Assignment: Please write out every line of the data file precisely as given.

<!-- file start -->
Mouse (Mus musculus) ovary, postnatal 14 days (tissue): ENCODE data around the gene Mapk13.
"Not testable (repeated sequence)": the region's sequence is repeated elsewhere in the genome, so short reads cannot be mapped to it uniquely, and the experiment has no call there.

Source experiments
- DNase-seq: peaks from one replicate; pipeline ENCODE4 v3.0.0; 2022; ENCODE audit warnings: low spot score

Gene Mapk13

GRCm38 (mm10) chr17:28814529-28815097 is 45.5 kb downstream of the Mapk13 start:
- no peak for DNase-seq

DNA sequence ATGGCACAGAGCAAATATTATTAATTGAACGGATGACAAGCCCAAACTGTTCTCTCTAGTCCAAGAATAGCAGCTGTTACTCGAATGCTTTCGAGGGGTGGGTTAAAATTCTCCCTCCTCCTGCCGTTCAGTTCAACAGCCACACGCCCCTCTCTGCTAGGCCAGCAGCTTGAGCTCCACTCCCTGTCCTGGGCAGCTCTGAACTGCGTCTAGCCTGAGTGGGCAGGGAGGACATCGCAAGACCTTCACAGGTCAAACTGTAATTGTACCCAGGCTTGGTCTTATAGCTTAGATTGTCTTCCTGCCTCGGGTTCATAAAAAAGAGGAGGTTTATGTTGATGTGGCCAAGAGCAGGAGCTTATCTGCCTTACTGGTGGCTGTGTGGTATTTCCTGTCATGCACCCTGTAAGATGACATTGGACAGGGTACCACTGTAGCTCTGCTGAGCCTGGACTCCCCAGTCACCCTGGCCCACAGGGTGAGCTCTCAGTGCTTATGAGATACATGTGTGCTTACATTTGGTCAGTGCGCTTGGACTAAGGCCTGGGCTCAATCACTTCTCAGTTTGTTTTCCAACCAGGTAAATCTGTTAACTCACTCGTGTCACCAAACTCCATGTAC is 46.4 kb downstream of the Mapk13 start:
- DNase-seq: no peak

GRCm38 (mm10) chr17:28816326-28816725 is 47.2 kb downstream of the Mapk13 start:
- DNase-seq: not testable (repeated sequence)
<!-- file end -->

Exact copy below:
Mouse (Mus musculus) ovary, postnatal 14 days (tissue): ENCODE data around the gene Mapk13.
"Not testable (repeated sequence)": the region's sequence is repeated elsewhere in the genome, so short reads cannot be mapped to it uniquely, and the experiment has no call there.

Source experiments
- DNase-seq: peaks from one replicate; pipeline ENCODE4 v3.0.0; 2022; ENCODE audit warnings: low spot score

Gene Mapk13

GRCm38 (mm10) chr17:28814529-28815097 is 45.5 kb downstream of the Mapk13 start:
- no peak for DNase-seq

DNA sequence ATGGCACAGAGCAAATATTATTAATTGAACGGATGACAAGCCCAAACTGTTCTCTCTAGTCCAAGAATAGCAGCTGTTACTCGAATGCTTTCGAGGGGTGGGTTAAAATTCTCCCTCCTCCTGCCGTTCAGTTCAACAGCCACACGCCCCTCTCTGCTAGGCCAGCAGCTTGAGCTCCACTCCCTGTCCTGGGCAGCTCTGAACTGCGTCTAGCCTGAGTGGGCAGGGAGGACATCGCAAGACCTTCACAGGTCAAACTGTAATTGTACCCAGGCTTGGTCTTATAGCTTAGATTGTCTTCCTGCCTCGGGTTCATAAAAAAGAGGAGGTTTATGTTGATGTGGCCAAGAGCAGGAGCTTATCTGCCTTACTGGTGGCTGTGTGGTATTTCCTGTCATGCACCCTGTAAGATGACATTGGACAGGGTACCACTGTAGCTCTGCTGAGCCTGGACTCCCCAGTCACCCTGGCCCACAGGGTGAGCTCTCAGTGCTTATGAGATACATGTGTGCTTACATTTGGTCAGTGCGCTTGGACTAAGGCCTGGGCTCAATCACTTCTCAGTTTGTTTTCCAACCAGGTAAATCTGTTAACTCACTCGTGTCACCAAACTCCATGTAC is 46.4 kb downstream of the Mapk13 start:
- DNase-seq: no peak

GRCm38 (mm10) chr17:28816326-28816725 is 47.2 kb downstream of the Mapk13 start:
- DNase-seq: not testable (repeated sequence)